Moms And Money: A Complicated Relationship

What’s your New Year’s resolution? I have a few: Get to the gym more often, read more books, and spend less money. Wish me luck.

When it comes to that last one – spending less money – I’ll be in good company. According to the Fidelity New Year Financial Resolutions survey, 31% of resolutions set this year revolve around money. It’s a natural thing to think about as we try to start off the new year on the right foot, but it’s also a reflection of our country’s mood as we slowly emerge from a recession. Even as consumer confidence bounces back, many continue to struggle with damaged credit, unemployment, and foreclosure.

Moms in particular are feeling the squeeze. According to our annual Cost of Raising a Child survey, two out of three moms are worried about having enough money to raise their kids – an 11% increase since 2013. More than half say they have these worries frequently, and 58% of them say they’re planning to limit their family size for financial reasons.



The perfect storm of financial stress

Moms are feeling the pressure from many sides. For one thing, having kids is expensive. Our survey reveals that parents now spend an average of $13,000 per year on each child, with first-time parents shelling out even more for insurance, new cars, and baby gear.

Second of all, as heavy users of social media, moms are subject to a constant stream of envy-inducing posts on Facebook and Instagram. Whether their single friends are sharing snaps of their latest luxury vacation or their fellow moms are humble-bragging about their kid’s designer sneaker habit, the pressure to keep up is intense. Nearly 60% of moms confess to feeling pressure to appear well-off on social media, and to feeling envy and embarrassment about their own financial situation.

Are bargains the answer?

It’s true that moms love a bargain – for example, 72% of smartphone-using moms say that coupons are by far the most appealing feature in mobile advertising. But savvy marketers know that price is not the only thing on Mom’s mind. According to our 2014 Millennial Mom Report, 85% of moms say proven product safety is a very important consideration when choosing a brand, 67% say it’s important for a product to simplify her life, and 61% say it should match her lifestyle and personality.

It’s also helpful to remember that 38% of moms who scan products in the store say they’re looking for product reviews, and 16% say they want more information about ingredients. So it’s clear that moms are weighing many considerations when deciding on a product or brand’s value, and that they crave instant information at the point of purchase.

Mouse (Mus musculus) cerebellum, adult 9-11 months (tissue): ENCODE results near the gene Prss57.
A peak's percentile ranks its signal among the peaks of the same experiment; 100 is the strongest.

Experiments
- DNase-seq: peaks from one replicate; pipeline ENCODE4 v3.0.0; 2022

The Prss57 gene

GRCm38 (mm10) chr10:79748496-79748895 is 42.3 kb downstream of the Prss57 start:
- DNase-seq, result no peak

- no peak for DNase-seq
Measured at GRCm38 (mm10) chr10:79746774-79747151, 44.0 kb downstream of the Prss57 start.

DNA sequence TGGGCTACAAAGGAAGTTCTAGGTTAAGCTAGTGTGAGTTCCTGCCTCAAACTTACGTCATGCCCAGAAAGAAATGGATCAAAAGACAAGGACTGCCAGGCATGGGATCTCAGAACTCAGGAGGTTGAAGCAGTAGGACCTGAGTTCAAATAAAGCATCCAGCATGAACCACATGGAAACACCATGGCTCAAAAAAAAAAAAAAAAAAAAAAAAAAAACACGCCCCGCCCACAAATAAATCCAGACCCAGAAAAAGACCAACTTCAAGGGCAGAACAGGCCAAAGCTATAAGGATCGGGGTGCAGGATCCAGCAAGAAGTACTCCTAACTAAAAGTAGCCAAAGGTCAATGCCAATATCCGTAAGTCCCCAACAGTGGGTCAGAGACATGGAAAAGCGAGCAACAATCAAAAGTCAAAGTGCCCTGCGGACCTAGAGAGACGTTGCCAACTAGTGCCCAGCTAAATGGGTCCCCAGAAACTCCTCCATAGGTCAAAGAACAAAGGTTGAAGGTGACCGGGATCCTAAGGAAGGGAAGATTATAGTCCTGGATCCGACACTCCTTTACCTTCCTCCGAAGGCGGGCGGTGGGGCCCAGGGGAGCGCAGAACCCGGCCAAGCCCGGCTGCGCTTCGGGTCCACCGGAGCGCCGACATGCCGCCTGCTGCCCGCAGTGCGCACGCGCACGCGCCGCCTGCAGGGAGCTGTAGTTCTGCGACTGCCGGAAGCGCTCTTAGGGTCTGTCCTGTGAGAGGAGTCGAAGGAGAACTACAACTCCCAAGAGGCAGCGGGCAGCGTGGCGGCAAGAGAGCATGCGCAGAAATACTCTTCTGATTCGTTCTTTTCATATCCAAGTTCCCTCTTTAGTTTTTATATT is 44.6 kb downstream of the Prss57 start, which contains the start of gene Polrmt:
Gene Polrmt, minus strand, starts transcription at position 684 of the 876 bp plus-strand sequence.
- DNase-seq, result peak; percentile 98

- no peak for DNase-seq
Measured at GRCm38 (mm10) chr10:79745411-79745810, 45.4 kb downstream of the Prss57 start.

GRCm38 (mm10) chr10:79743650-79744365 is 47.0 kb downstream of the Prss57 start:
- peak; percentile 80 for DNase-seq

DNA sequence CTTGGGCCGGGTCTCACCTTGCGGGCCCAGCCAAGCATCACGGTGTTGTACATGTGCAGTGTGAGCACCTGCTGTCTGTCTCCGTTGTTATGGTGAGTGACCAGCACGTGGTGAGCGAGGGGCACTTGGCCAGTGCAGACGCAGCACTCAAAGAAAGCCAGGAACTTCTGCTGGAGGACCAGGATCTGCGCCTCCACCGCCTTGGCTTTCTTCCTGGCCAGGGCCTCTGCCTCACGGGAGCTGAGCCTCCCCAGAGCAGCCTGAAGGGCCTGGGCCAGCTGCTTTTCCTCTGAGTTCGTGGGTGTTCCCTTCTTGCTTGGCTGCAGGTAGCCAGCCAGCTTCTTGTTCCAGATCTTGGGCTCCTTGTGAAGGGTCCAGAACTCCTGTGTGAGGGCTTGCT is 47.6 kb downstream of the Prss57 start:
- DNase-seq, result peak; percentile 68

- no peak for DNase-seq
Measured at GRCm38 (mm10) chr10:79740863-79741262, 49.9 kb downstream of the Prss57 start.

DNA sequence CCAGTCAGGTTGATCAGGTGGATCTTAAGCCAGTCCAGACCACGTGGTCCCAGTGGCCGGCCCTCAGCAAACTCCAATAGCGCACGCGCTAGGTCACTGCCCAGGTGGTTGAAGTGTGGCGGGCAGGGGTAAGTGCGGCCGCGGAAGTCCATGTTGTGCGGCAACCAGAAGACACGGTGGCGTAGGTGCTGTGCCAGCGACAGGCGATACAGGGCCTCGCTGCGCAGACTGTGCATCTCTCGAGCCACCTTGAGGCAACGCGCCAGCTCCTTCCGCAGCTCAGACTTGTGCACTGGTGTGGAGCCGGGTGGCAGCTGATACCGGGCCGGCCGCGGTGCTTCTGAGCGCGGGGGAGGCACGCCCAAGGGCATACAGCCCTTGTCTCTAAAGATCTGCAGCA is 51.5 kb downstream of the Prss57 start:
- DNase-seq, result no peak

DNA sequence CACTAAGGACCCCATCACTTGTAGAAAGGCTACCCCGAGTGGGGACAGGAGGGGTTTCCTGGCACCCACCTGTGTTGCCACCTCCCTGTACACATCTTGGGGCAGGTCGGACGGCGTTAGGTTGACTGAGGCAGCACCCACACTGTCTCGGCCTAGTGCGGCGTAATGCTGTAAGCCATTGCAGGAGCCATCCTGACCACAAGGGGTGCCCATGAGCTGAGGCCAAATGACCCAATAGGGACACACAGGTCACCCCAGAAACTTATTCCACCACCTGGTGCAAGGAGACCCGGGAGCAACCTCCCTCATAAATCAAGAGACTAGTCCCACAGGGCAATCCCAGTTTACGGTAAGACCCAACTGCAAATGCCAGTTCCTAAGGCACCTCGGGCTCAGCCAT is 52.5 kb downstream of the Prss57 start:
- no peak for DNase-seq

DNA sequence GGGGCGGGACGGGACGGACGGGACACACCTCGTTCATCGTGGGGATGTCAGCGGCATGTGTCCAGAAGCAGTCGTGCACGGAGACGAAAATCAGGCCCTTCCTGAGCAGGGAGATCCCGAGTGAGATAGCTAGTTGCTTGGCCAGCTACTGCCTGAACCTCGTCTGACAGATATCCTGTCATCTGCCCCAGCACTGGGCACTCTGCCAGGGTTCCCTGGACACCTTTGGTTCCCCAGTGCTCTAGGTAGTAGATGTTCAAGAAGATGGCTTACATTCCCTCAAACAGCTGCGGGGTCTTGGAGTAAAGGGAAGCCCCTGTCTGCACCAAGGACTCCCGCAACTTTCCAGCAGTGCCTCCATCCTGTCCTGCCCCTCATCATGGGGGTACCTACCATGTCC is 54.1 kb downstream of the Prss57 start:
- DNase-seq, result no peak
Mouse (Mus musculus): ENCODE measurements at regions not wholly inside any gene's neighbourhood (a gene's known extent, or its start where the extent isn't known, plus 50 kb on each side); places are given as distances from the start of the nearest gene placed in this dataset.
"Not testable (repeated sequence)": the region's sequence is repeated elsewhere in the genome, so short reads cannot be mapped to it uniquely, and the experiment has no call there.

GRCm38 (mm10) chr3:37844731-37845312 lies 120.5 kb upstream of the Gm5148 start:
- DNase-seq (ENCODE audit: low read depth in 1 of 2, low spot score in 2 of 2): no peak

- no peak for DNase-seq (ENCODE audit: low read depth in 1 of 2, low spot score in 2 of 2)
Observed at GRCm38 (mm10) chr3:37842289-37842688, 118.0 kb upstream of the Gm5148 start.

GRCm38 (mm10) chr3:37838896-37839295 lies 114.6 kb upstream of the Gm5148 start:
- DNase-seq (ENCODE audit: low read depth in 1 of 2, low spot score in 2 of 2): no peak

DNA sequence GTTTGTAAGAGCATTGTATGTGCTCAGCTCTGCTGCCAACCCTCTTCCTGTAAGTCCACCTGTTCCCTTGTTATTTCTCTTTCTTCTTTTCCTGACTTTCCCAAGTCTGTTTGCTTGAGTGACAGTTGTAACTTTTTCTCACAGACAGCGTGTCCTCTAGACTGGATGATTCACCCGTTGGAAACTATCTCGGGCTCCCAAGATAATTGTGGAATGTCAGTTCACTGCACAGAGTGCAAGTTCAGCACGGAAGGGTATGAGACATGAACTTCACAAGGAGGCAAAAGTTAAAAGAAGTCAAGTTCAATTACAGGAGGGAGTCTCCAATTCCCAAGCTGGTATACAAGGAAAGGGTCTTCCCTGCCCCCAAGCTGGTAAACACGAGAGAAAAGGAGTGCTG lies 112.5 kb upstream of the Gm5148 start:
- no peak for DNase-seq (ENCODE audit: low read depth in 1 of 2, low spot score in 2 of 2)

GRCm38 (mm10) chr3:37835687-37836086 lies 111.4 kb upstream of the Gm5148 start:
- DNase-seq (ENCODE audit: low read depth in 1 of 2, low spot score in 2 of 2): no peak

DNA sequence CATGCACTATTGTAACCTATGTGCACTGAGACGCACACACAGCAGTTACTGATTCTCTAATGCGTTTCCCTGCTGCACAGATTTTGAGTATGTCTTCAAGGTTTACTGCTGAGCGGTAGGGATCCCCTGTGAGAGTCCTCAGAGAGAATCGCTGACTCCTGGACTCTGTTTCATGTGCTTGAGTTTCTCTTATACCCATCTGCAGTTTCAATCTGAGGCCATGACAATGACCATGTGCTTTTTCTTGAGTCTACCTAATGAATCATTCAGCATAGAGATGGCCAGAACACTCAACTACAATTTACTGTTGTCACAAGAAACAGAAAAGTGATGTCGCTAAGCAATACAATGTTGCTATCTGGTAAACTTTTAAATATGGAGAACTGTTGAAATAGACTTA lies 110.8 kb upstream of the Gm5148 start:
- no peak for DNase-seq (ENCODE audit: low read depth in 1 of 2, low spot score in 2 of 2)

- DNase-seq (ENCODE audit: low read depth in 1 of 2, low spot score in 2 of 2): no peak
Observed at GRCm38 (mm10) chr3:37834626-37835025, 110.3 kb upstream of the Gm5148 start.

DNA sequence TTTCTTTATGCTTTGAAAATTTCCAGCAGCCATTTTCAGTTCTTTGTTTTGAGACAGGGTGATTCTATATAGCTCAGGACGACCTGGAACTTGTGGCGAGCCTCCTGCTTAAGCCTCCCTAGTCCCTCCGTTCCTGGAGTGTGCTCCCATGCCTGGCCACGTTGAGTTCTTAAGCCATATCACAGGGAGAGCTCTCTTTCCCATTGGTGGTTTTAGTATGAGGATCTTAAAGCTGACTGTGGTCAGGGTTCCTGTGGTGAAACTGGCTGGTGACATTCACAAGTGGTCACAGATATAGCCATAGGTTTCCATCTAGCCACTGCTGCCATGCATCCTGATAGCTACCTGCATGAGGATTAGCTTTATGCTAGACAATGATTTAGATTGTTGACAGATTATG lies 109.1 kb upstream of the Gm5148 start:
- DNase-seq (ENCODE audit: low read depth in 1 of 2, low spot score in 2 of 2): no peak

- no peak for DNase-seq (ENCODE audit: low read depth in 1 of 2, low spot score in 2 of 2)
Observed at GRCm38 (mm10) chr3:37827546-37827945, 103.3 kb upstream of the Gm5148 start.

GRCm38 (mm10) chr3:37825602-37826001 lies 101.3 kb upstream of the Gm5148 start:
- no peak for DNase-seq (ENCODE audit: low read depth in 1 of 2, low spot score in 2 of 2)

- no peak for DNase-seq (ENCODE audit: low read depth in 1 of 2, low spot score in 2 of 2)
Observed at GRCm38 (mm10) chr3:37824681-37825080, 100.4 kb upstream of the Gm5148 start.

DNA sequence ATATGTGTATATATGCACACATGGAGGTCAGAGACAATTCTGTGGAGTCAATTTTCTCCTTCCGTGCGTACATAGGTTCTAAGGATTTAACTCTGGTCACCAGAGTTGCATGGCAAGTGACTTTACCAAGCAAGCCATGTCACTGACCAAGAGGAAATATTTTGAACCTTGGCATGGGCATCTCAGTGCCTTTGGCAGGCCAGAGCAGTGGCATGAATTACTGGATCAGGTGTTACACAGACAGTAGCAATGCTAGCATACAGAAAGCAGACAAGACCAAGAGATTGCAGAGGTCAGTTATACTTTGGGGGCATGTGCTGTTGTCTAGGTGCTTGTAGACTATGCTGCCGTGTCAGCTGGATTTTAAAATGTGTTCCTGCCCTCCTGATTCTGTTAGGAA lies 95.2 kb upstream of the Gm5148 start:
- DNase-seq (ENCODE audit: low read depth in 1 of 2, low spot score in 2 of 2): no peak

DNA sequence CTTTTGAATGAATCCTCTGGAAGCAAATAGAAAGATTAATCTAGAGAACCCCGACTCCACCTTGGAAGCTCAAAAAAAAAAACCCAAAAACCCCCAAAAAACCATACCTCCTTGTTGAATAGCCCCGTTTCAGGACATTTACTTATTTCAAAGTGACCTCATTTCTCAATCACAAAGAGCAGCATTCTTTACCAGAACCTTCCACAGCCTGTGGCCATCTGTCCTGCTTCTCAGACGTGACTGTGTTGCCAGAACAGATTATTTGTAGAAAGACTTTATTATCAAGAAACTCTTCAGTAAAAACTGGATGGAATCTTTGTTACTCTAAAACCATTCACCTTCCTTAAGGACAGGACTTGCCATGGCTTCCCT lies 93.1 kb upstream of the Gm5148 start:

Little luxuries are still important

Despite all this financial pressure, moms still like to treat themselves to affordable luxuries such as designer accessories and beauty products. As the 2014 Deloitte Global Powers of Luxury Goods study points out, many luxury brands are now developing products for the mass market and selling them online, with flash sites such as offering discounts of up to 60% on brands that were previously inaccessible to the average consumer. 

Unfortunately, this increased temptation can encourage bad financial habits. Nearly 30% of moms say credit cards are their most common method of payment, and two-thirds of moms have $25 or less in their wallet at any given time. That may be a function of our increasingly digitized purchase habits, but when moms start carrying a balance on their credit cards, fees and interest charges quickly add up.

Resolution: Help Mom spend wisely

If you want to earn the loyalty of a powerful but challenging demographic, consider these resolutions:

1. Offer coupons and discounts, but remember that Mom is looking for value. Be sure she has access to reviews and information about your product’s benefits.

2. Offer affordable indulgences that satisfy her need for luxury and social bragging rights.

3. Always be sensitive to the financial strain of parenthood, and do what you can to help Mom maintain her financial health.

Here’s wishing everyone a healthy and successful 2015 – financially and otherwise.

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